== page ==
Wednesday, November 19, 2008

CMBS Market Begins to Show Fissures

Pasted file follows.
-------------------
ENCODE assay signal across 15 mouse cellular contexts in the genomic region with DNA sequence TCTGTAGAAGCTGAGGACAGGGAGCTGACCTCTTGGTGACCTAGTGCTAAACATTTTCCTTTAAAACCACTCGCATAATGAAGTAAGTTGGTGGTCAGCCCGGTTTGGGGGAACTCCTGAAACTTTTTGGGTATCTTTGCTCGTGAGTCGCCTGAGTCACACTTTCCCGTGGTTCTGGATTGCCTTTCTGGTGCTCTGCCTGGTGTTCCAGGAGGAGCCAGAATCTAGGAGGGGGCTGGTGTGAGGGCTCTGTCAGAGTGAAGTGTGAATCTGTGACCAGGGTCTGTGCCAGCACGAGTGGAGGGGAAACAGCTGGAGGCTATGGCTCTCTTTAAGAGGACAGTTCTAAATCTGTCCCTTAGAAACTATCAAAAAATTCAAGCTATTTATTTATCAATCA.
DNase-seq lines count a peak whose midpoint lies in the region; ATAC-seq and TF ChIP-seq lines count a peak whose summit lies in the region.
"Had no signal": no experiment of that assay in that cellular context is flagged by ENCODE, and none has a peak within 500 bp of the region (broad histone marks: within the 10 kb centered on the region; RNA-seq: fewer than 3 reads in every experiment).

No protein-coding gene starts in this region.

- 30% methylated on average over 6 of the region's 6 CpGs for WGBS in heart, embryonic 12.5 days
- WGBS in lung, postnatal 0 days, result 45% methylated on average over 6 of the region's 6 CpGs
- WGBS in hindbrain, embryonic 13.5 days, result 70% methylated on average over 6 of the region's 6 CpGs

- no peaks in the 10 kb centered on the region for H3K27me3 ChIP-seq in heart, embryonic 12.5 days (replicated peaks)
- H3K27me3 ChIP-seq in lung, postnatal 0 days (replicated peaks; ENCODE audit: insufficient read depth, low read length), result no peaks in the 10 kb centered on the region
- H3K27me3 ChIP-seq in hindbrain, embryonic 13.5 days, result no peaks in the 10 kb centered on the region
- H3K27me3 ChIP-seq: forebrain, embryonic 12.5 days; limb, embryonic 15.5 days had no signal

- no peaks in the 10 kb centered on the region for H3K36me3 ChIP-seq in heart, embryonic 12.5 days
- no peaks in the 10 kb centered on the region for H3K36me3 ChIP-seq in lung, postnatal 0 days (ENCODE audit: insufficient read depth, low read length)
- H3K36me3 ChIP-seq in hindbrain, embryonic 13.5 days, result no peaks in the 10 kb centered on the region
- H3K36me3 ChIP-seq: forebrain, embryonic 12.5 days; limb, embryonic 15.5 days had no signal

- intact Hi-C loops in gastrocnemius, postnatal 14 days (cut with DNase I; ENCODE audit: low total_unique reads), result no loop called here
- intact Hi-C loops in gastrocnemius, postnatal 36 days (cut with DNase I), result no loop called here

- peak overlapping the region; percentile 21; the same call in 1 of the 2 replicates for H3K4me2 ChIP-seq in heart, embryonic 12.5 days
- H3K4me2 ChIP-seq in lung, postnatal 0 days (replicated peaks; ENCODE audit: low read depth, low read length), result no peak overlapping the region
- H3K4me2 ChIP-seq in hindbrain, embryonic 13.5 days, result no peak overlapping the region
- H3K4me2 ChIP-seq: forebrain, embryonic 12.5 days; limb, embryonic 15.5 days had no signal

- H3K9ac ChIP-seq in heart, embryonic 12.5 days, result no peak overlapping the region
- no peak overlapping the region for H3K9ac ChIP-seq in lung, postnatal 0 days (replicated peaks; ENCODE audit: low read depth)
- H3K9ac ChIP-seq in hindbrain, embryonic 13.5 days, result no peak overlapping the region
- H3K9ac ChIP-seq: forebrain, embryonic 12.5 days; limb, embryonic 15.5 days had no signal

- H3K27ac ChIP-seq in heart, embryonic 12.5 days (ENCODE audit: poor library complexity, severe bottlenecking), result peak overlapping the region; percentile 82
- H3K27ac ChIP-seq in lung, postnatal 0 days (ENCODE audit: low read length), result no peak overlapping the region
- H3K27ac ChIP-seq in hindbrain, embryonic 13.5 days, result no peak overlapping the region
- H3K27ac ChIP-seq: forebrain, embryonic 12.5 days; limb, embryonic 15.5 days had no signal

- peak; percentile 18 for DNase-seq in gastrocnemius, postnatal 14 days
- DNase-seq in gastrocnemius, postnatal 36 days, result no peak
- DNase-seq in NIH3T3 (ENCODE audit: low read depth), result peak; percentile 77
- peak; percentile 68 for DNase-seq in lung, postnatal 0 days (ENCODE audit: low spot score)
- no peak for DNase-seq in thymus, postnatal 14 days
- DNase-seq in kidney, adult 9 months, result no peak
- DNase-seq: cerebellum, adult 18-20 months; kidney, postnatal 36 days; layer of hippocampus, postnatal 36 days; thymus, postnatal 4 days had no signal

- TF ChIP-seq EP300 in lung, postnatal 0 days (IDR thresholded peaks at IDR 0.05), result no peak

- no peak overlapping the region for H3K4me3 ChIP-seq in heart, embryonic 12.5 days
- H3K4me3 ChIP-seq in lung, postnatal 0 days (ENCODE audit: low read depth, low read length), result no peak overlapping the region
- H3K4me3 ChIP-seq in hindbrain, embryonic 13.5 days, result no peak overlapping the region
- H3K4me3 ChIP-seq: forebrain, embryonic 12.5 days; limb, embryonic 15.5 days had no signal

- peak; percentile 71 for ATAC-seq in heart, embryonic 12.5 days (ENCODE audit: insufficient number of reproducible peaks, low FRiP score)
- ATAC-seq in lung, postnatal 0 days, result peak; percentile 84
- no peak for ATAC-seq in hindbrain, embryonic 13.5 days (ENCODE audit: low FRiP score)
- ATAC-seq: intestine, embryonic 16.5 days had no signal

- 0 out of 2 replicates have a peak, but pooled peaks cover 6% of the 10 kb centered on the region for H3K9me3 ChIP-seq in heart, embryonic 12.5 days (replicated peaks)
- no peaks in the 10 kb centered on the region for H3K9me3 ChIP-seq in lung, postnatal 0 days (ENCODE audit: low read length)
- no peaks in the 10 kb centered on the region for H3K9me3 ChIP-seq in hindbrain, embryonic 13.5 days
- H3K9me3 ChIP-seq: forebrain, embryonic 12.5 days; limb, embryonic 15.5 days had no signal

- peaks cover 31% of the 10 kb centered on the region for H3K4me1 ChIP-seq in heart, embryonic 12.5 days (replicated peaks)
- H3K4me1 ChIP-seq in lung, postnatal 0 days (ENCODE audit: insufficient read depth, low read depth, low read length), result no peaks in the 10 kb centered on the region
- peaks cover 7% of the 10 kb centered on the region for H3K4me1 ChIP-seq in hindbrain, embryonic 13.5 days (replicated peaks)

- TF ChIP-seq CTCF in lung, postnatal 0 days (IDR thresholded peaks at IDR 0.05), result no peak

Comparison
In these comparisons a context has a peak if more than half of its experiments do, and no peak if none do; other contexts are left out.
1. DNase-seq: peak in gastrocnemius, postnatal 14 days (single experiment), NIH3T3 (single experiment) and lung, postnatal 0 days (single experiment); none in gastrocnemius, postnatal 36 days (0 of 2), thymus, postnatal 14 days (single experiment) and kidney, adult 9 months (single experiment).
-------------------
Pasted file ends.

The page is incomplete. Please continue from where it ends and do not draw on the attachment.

The market for debt used to finance hotels, offices and shopping malls tumbled Tuesday on worries that the long-feared rise in defaults for commercial mortgage-backed securities had begun, possibly ushering in the next phase of the financial crisis. Analysts at Credit Suisse said two big commercial mortgages that had been packaged into securities in the past year were likely to default. The rapid deterioration of these loans fed worries that the weakening economy and higher unemployment rate would drag down the $800 billion market for commercial-mortgage-backed securities, or CMBS, which so far has withstood the credit crisis with low delinquency rates. "It's pretty unheard-of for two large loans to go bad this early on," said Richard Parkus, head of CMBS research at Deutsche Bank Securities Inc. "This has shaken up the market" for CMBS, he said. The analyst report pushed the index that tracks these securities, the Markit CMBX, to record levels compared with Treasurys. The news comes as defaults on commercial mortgages are starting to rise. According to a Citigroup Inc. report, the overall number of commercial mortgages packaged into securities that are 30 days or more past due rose to 0.64% in October from 0.39% at the end of last year, with most of the increase coming in October. The latest figure, though low by historic standards, marked the highest delinquency rate in two years. The jump in soured commercial loans was mainly due to the financing drought and a lack of buyers. Property owners have been unable to refinance mortgages as they have become due, forcing defaults if existing lenders have been unwilling to extend loans under the same terms. The loans that sent the market down Tuesday were worrisome because they were made at what it now looks like was the top of the real-estate market and were based on assumptions that the cash generated by the properties would rise. Both loans were made by J.P. Morgan Chase & Co.: a $209 million mortgage backed by two Westin hotels in Tucson, Ariz., and Hilton Head, S.C., and a $125 million loan secured by a retail center, called Promenade Shops at Dos Lagos, in Corona, Calif. The Westin loan, which J.P. Morgan made in December, projected a $23.7 million annual cash flow for the property, 13% higher than what it was at the time. The loan represented about 70% of the purchase price of the property. An official at the borrower, Transwest in Tucson, declined to comment. When the Promenade loan was made in July 2007, the property's cash flow was $6.3 million, but J.P. Morgan underwrote it on the assumption it would rise to about $10.5 million. About $8.8 million in reserves were set up when the loan was made. The reserves, intended to cover certain expenses, are down to about $2.8 million today. "The depressed housing market in the San Bernardino Valley led to lower sales for our retail and other tenants," said Josh Poag, chief operating officer at Poag & McEwen Lifestyle Centers in Nashville, Tenn., which owns the Promenade property.

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